“Oh!” Underwood blushed, which was actually possible in his current guise, and waved it off. “Aah, it was nothing – just a hobby. You pick things up, you know…” He gave the moth-fey an embarrassed sort of smile. “You that hard up for performers that you need a low-rent reporter singing Sinatra?” It was clear that Underwood wanted the answer to be “yes”, even if he didn’t want to admit it to himself. “I guess you let me know…”
Somewhat mollified by the suggestion, the reporter sat down in his chair, gazing briefly at the ceiling – but not before whispering a few words to his night-vision goggles, and propping them up in the window. Had to keep watching somehow, after all.
“Now stories…stories, I know. Talk about weddings… Well, here’s a good one. Tell me if you’ve heard this before.”
The reporter leaned in, shifting his cadence and punctuating the yarn with hand gestures. It wasn’t a traditional fairy tale, not by a long shot, but there were other traditions, and this one suited Underwood just fine.
“So one time it comes on the week before Christmas, and here is a citizen sitting in the back of his Chinese restaurant and having a good and long stew to himself. Now, this citizen is the type who is liable to duck at the eye of the public, but he is known as an all around stand-up character, for he is one time the President of a cold-weather organization, and a good listener besides. But now, this citizen is in a stew, and he is talking about his stew to Miss Jenny Showtime, who is a pusher of computers and a blue haired doll, and who is sharing with this citizen a plate of egg foo young.
“‘Miss Jenny Showtime,’ says this citizen, ‘I am a man who circles the old drainpipe of life. When I am President of my cold-weather organization, I sit in this restaurant, which is once a delicatessen, and I speak with the many gentlemen who are like to frequent such an establishment. These gentlemen tell me their troubles. Some of these gentlemen, they give me their troubles, for they are not the sort of gentlemen whose business is above the board, and from this comes many capers and shenanigans. Sometimes such events come out sunny, and sometimes they come out blue and sorrowful, but there are always events. It is a good time to be a President.’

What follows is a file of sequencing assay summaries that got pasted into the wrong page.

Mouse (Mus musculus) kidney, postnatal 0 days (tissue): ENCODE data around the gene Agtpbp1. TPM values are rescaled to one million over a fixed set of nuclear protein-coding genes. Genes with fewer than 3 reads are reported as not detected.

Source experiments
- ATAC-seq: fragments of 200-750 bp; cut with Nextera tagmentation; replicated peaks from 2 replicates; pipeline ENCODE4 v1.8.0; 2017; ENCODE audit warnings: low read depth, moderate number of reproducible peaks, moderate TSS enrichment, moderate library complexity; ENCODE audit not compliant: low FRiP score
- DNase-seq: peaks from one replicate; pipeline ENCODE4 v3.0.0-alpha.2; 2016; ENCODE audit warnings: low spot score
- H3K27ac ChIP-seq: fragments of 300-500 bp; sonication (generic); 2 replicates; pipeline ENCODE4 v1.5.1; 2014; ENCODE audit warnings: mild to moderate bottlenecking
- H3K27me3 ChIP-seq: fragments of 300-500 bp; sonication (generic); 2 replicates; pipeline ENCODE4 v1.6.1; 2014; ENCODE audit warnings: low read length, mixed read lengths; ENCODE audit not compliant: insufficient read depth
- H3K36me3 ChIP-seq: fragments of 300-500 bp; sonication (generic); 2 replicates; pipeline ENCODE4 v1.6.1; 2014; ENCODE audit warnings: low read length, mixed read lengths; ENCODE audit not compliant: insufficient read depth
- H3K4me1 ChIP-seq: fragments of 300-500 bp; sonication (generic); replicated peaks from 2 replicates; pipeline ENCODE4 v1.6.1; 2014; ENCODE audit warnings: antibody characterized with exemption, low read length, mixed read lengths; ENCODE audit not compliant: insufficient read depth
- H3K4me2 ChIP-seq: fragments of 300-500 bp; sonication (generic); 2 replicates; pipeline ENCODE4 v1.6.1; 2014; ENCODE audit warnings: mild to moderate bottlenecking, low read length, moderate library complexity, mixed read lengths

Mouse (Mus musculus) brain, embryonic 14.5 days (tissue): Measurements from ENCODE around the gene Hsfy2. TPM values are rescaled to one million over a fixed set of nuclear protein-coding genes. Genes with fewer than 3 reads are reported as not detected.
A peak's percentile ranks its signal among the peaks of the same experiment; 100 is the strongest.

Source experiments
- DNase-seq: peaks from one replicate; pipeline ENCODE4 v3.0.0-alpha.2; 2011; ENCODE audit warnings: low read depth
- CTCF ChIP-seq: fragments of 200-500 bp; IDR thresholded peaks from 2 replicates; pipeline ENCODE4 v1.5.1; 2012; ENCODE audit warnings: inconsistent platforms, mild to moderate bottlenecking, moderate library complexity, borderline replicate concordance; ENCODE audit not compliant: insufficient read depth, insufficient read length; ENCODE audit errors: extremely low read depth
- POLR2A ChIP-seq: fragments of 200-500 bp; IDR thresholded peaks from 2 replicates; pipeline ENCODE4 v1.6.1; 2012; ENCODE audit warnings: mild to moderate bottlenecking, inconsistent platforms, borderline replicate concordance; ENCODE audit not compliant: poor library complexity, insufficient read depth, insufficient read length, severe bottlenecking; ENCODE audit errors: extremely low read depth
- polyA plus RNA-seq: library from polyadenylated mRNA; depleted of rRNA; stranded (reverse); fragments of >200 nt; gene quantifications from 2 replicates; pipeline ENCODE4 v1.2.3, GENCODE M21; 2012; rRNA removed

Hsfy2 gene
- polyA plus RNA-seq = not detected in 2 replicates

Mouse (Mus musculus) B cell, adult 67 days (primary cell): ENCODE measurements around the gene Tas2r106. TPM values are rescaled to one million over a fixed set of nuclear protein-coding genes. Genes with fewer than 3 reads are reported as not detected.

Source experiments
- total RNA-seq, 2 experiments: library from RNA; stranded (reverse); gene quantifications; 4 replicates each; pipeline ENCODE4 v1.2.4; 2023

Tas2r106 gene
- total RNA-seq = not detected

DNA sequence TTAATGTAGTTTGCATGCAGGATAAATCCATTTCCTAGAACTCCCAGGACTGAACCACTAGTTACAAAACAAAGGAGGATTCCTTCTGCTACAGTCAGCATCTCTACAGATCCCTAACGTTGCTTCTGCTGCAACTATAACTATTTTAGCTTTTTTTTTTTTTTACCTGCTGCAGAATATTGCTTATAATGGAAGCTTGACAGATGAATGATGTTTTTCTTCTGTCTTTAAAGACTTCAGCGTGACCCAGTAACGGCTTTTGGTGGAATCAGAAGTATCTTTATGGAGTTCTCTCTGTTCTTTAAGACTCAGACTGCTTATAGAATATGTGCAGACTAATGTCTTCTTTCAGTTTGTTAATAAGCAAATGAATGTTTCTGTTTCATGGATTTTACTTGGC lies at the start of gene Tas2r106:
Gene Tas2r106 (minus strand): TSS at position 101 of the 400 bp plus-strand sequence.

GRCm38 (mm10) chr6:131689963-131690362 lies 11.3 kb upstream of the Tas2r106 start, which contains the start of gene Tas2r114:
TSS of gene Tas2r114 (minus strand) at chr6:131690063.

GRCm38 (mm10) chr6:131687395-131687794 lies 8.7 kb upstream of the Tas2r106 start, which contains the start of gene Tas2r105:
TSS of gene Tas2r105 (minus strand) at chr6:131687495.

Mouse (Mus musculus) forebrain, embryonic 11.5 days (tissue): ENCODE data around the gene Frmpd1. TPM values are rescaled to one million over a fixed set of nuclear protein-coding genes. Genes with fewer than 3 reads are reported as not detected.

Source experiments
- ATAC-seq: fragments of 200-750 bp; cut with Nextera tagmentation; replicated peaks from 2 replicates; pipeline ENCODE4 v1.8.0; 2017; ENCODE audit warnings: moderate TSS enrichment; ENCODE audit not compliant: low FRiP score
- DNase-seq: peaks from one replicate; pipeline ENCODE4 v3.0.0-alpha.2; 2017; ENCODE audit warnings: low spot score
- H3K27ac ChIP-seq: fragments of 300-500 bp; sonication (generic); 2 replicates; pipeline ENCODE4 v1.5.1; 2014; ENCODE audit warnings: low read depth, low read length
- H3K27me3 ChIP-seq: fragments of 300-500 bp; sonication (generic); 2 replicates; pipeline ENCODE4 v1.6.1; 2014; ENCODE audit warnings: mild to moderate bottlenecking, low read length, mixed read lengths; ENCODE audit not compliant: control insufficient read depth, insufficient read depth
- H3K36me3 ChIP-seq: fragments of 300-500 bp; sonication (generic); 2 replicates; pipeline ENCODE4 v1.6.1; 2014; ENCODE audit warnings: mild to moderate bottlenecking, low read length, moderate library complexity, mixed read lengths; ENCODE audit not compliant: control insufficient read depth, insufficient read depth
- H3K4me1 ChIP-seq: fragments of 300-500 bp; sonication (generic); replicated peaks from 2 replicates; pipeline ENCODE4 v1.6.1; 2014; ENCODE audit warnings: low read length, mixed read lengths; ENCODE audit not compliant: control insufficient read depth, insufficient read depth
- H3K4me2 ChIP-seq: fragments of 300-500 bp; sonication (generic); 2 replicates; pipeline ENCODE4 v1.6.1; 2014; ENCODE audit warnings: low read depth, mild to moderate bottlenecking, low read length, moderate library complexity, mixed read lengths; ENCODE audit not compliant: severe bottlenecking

“‘But then the federales move back into the beer racket, and then the new buildings go up, and then Mayor What-Is-His-Name with his broken windows takes a squeegee to the entire business, and by this time I am not President no more. I sit in my restaurant, only now they make it a Chinese restaurant, and I watch the bankers and the computer billboards and the tour bus camera slingers, and it is my opinion that Broadway goes altogether farshlugginer while I am not watching. It is slick, and it is put together as neat as you please, but nobody comes by the restaurant no more, except for you, Miss Jenny Showtime. This is why I stew. It is not the Broadway I remember, and I am vexed by this more than somewhat.’
“Miss Jenny Showtime nods and says that is truly a pickle, and thank you for the egg foo young. Only when she gets up and goes to push her computers, she has a thoughtful-like expression on her kisser, because Miss Jenny Showtime is a thoughtful kind of a doll.
“So it comes on the next day, which is a Tuesday, and this citizen sits down to his lunch in the back of his Chinese restaurant, and he notices that there are not so many gawkers and day-trippers and Midwest camera rubes as is customary on Broadway, and this befuddles him quite some. Furthermore, when he is not halfway through his won tons, into this restaurant comes Berhanu Bekele, who is a man who sells watches from a coat, and who is sporting a bona-fide look of distress across his mug.